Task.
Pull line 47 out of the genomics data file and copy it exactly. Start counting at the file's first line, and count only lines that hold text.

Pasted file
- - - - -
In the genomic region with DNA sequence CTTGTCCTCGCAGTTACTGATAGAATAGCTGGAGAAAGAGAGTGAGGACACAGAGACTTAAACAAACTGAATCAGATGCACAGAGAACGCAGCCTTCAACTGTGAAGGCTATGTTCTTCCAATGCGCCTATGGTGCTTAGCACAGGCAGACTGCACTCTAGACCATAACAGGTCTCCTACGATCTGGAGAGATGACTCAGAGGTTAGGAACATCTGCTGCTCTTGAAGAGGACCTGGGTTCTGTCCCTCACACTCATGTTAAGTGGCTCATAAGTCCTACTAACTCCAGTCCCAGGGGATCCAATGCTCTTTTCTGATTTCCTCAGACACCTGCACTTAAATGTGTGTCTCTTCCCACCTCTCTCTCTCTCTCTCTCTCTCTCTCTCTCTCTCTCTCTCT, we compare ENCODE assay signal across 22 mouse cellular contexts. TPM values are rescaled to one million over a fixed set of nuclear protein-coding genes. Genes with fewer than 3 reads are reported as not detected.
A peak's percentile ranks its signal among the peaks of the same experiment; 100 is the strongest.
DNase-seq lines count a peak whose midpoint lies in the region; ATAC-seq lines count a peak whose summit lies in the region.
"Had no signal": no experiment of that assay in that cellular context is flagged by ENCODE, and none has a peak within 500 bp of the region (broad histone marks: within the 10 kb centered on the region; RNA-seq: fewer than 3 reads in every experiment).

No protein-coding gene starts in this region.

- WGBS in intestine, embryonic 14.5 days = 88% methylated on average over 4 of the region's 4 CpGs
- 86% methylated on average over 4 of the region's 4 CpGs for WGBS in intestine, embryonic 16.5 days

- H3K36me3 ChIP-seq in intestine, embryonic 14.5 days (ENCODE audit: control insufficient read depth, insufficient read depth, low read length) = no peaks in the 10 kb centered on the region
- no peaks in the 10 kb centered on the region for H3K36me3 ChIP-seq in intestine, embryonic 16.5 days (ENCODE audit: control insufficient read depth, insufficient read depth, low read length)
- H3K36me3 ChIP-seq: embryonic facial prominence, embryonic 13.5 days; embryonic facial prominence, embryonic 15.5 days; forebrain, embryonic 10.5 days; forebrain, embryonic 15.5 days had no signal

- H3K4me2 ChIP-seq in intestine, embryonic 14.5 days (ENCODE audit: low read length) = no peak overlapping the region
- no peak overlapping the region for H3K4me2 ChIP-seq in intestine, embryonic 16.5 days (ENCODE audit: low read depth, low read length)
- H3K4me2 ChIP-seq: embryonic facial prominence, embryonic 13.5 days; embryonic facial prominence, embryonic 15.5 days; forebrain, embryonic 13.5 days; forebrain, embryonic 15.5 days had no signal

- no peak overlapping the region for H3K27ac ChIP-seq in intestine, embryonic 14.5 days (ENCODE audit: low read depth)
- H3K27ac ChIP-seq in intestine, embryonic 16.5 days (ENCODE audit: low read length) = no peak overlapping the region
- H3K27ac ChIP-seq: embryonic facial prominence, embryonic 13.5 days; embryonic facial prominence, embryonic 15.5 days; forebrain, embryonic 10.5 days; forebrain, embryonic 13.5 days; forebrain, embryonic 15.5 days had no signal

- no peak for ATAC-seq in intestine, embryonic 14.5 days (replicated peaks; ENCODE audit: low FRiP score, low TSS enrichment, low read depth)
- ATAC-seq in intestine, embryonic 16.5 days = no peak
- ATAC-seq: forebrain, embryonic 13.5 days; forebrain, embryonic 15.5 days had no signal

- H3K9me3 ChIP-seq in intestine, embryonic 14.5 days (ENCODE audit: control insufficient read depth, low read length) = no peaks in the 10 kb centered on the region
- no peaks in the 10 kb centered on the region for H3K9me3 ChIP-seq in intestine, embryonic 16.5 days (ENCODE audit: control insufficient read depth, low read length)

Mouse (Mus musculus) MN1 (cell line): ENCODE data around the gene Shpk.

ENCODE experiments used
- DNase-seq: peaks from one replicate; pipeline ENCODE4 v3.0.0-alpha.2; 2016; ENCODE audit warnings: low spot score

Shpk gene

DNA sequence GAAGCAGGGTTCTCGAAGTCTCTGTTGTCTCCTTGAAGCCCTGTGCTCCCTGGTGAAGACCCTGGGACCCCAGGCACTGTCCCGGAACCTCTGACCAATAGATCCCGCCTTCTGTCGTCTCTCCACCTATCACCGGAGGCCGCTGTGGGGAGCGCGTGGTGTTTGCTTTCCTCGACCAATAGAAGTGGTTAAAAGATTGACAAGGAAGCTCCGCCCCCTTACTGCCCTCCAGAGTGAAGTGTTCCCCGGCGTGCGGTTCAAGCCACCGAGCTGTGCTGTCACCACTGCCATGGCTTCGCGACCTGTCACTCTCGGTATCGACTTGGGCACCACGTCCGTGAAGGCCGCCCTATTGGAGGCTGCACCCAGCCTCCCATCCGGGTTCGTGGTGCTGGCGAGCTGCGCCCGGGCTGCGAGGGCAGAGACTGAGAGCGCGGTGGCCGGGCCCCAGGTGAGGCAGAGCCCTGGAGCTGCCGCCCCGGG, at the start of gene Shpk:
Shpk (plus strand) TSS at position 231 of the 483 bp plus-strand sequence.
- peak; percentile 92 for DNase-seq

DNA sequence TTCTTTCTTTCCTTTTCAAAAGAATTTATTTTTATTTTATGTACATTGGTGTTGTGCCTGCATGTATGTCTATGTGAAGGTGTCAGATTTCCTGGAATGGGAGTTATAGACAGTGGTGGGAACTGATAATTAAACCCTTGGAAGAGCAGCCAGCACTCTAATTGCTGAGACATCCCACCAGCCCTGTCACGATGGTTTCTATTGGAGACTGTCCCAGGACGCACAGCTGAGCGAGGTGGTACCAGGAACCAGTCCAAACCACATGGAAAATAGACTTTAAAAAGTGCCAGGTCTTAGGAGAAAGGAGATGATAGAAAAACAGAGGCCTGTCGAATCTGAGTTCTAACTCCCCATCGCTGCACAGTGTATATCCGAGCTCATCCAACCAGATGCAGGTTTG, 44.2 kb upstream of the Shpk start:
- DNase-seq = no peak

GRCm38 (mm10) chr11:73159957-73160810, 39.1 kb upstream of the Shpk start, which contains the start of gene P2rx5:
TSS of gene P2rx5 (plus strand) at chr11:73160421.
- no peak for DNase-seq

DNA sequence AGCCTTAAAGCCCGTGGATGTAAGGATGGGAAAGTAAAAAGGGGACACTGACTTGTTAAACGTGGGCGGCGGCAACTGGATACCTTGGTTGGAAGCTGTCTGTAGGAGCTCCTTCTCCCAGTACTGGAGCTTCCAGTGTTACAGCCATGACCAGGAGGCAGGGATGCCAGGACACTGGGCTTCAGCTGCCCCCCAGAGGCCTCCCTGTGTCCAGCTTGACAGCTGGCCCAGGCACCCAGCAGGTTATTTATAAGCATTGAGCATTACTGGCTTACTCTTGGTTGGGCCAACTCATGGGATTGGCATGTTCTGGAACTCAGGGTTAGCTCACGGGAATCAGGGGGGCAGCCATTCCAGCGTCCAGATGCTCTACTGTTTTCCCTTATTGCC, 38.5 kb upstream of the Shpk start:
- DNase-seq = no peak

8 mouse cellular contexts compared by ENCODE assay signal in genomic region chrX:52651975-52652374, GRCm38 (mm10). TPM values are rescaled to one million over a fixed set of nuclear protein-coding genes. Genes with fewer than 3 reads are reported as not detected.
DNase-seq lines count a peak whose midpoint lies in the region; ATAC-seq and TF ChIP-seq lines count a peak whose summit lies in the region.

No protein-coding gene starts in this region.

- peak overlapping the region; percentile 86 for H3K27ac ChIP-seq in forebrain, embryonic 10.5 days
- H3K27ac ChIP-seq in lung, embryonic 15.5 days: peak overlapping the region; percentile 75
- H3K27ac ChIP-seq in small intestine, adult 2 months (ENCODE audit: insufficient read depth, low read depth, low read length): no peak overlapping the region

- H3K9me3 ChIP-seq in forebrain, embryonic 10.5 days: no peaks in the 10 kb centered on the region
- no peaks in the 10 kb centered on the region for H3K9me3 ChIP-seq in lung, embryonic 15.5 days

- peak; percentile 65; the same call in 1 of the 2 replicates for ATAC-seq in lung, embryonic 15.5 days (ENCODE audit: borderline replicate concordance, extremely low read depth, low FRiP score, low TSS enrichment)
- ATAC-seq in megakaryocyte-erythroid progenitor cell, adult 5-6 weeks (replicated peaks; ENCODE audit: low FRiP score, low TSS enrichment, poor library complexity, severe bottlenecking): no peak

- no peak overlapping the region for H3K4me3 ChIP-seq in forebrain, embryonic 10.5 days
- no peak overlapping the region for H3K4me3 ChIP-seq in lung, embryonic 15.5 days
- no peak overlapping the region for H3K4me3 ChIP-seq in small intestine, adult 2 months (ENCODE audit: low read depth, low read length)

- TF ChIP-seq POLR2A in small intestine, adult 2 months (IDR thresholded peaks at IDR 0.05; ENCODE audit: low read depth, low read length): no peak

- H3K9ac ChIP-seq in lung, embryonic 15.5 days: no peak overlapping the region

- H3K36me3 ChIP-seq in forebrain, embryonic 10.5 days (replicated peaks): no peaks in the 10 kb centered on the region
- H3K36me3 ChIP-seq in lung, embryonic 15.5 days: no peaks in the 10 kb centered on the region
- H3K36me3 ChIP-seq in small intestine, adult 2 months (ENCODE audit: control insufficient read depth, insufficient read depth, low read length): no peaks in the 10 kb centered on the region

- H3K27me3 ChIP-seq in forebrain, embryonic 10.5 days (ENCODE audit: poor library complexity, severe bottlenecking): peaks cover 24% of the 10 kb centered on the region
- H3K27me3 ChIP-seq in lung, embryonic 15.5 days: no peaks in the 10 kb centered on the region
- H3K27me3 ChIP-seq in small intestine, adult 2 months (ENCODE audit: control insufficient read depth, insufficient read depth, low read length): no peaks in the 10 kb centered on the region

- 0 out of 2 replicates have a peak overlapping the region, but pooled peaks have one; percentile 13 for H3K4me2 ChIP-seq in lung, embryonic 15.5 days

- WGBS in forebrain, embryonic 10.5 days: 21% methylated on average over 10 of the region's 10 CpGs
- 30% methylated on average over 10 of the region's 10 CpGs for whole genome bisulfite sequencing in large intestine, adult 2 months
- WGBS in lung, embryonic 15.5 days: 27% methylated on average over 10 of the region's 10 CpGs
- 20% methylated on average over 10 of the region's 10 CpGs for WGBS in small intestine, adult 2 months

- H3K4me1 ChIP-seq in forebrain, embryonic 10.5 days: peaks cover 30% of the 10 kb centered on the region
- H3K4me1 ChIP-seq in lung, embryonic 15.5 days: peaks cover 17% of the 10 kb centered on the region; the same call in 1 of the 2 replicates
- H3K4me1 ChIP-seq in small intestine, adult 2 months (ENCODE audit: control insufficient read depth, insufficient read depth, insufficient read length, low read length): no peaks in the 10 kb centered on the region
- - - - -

- no peak overlapping the region for H3K4me3 ChIP-seq in lung, embryonic 15.5 days